Competition…as American as apple pie. But, is competitiveness in the workplace a good thing? Actually, it depends with whom you are competing. If the competition is between rival companies- definitely, yes. But, if the competition is between employees in the same company, the answer is an absolute no.
What makes competition within an organization a bad thing? Primarily because competitiveness is the antithesis of cooperation, and cooperation is necessary for organizations to win out over rival companies.
When individuals within an organization are competing against each other, the emotional climate of the organization tends to be fear-based. Fearful employees are afraid of making mistakes, which tends to make them afraid to act, period. Employees who are competing against each don’t share information that could enrich their organization because they are focused on individual, zero-sum gain.
It seems fairly obvious that cooperation and sharing of information between departments would benefit business. So, why isn’t there more cooperation within organizations? Isn’t this just common sense? Much of what management consultants typically recommend and teach to companies is not ‘rocket science,’ but could be labeled as a more ‘commonsense’ approach to business.
According to Jeffrey Pfeffer and Robert Sutton, authors of The Knowing-Doing Gap, How Smart Companies Turn Knowledge Into Action, “in organization after organization that failed to translate knowledge into action, we saw a pervasive atmosphere of fear and distrust.” Pfeffer and Sutton wrote their book because they wanted to understand “why so many managers who know so much about organizational performance are trapped in firms that do so many things they know will undermine the organization’s performance.”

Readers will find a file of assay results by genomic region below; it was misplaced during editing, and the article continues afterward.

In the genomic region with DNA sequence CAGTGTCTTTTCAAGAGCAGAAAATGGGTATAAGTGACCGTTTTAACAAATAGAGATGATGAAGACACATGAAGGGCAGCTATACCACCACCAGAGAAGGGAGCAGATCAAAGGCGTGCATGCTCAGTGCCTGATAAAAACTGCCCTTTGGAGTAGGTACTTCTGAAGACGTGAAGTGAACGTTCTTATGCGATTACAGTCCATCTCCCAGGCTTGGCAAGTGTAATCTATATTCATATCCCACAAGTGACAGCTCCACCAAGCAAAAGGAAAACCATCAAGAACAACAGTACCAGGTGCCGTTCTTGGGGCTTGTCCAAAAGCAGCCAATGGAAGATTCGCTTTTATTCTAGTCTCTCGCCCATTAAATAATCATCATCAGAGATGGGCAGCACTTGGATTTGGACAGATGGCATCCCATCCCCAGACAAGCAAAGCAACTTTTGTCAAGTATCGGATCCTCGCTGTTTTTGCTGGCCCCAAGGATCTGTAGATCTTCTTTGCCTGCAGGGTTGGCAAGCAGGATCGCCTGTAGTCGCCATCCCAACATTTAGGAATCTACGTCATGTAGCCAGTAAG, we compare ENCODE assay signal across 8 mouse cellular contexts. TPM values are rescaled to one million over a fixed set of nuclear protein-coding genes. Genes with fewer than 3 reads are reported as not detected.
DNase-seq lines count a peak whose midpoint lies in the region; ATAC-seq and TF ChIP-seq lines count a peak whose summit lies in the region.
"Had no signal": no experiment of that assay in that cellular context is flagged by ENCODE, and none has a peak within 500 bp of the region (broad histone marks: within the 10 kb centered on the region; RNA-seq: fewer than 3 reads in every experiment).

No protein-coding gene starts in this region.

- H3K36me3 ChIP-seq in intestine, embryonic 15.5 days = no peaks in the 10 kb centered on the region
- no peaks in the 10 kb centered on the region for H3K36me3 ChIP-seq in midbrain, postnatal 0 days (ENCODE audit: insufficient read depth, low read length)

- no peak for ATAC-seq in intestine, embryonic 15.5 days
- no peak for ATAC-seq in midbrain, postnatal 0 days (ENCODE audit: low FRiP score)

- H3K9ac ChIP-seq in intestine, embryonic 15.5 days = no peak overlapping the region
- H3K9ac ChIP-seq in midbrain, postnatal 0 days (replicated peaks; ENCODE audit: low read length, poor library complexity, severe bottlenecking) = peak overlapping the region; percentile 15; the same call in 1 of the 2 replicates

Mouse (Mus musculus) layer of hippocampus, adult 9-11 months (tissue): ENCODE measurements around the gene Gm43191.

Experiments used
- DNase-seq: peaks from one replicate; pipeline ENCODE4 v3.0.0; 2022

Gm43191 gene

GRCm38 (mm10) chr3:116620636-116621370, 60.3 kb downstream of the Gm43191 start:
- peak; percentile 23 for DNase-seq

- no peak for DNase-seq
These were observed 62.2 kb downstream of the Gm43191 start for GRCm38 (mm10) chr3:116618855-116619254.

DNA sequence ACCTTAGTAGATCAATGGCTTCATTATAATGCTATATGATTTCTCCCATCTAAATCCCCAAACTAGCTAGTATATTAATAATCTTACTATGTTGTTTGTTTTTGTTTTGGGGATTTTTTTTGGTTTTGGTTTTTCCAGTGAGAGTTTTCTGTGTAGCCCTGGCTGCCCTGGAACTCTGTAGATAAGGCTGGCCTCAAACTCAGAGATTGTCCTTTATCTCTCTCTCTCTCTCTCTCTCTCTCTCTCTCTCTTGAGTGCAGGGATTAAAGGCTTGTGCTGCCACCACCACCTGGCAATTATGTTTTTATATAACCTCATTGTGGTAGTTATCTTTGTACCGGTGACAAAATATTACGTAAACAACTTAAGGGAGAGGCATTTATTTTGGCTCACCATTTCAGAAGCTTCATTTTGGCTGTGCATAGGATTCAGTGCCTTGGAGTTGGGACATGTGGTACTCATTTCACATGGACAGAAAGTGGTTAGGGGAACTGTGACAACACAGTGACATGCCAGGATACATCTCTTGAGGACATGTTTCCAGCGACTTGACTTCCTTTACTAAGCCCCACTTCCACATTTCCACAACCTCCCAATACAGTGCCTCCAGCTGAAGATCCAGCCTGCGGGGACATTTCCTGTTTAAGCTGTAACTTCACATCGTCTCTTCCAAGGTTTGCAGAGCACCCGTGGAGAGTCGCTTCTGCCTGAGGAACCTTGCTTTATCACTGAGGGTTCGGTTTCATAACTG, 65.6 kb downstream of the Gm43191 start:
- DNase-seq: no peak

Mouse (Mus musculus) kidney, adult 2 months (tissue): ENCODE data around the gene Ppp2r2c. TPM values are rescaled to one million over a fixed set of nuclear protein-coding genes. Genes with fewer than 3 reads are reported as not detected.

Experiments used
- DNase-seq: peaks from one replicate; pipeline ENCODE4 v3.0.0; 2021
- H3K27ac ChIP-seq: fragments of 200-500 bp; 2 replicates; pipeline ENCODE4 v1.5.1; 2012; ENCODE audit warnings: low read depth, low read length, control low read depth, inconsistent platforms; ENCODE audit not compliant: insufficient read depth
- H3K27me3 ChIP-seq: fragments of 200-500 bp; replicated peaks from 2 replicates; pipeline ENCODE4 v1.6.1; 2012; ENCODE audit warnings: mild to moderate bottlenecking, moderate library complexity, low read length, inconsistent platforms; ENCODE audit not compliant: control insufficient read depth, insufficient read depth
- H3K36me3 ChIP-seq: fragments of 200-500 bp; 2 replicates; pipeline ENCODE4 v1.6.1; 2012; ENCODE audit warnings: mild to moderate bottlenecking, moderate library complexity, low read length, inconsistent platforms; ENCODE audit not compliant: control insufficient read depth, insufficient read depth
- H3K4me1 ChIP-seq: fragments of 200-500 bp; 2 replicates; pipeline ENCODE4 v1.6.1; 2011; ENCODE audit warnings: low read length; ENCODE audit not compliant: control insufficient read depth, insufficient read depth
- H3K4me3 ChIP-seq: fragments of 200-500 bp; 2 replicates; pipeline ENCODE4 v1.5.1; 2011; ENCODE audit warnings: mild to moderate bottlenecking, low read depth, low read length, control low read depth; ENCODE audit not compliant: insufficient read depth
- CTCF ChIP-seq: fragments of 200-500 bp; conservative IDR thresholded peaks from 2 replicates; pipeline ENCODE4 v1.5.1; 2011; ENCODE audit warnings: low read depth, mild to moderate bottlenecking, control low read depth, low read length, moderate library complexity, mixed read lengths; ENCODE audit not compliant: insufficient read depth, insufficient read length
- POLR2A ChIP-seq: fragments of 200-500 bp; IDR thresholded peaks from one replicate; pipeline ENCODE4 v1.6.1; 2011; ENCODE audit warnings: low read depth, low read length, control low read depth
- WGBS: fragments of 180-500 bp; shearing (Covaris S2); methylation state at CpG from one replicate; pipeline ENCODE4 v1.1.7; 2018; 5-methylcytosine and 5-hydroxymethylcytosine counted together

Pfeffer and Sutton believe the reason that so many organizations have what they coined as a ‘knowing-doing gap’ can be attributed to a fear-based business environment. Many people still believe that a good boss is one who might be described as “tough,” “hard-nosed” or “mean-spirited.” Again, according to Pfeffer and Sutton, even Fortune Magazine occasionally runs stories on “the toughest bosses,” suggesting that in order to be most effective, bosses need to be feared and distrusted. But, how can this be when most companies recognize that employees have great difficulty being led by managers they do not trust?
One explanation may be found in the “X Theory of Management” a belief that unless employees are monitored for organizational compliance and punished for violating those requirements, they will not be motivated to be diligent workers. In recent years, belief in the X Theory of Management has largely been replaced by the “Y Theory of Management.” The Y Theory of Management presumes that employees are intrinsically motivated to do their best, without a need to be ‘whipped into submission’ by management. Despite the fact that the X Theory has been discredited by management experts, the X approach continues to be pervasive and assumed to be effective, despite a great deal of evidence to the contrary.